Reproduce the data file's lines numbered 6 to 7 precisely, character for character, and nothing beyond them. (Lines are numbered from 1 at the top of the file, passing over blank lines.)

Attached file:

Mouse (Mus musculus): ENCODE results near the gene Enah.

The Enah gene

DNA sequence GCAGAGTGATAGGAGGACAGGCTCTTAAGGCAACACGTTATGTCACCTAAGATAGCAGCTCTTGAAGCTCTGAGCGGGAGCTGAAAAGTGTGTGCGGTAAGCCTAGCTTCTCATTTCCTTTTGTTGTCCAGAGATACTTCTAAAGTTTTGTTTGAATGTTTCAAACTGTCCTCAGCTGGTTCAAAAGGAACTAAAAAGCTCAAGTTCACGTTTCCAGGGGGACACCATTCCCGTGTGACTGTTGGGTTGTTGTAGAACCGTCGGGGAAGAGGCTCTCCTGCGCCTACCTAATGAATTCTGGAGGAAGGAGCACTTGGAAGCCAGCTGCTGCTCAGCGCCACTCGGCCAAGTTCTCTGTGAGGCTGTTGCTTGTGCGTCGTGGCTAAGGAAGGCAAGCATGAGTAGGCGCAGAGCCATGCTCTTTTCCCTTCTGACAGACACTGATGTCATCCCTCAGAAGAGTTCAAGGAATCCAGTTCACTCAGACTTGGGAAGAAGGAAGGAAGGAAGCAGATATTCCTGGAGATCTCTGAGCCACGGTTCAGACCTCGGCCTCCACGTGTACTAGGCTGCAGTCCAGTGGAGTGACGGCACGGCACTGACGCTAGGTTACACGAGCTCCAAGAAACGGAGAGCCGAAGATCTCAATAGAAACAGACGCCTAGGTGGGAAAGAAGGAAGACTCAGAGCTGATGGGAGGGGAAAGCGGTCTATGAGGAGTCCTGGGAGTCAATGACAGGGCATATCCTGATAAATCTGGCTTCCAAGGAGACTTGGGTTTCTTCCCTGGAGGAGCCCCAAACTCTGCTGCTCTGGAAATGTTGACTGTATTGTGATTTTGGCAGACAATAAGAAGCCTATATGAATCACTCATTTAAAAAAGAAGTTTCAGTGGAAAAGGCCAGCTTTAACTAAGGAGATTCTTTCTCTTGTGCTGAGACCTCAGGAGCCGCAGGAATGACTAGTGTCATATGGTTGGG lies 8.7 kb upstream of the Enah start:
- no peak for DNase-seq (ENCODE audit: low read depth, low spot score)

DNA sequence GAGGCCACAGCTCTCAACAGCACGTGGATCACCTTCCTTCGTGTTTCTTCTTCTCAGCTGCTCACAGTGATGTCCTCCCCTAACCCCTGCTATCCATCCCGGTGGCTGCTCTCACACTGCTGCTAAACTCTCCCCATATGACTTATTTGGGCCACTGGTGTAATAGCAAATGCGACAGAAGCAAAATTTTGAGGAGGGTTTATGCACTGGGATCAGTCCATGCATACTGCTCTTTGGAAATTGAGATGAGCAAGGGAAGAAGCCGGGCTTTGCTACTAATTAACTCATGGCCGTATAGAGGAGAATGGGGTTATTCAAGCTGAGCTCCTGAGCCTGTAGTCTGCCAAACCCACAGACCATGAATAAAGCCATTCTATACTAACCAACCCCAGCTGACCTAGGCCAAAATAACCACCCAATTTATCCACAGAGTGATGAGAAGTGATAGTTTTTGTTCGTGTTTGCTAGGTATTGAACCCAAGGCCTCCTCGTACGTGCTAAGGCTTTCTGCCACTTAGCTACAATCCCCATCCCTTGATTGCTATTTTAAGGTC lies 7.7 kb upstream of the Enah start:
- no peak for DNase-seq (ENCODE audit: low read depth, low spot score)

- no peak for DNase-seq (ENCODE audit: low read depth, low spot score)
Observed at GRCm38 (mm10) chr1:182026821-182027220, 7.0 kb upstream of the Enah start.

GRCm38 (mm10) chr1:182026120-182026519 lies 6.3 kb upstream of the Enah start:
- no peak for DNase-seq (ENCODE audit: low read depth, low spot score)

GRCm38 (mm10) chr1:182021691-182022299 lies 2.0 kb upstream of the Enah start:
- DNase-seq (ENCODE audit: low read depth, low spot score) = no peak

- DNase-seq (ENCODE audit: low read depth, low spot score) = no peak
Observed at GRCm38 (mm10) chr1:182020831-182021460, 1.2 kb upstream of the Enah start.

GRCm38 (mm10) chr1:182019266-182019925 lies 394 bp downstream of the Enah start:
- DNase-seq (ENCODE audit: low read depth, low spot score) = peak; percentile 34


- no peak for DNase-seq (ENCODE audit: low read depth, low spot score)

- no peak for DNase-seq (ENCODE audit: low read depth, low spot score)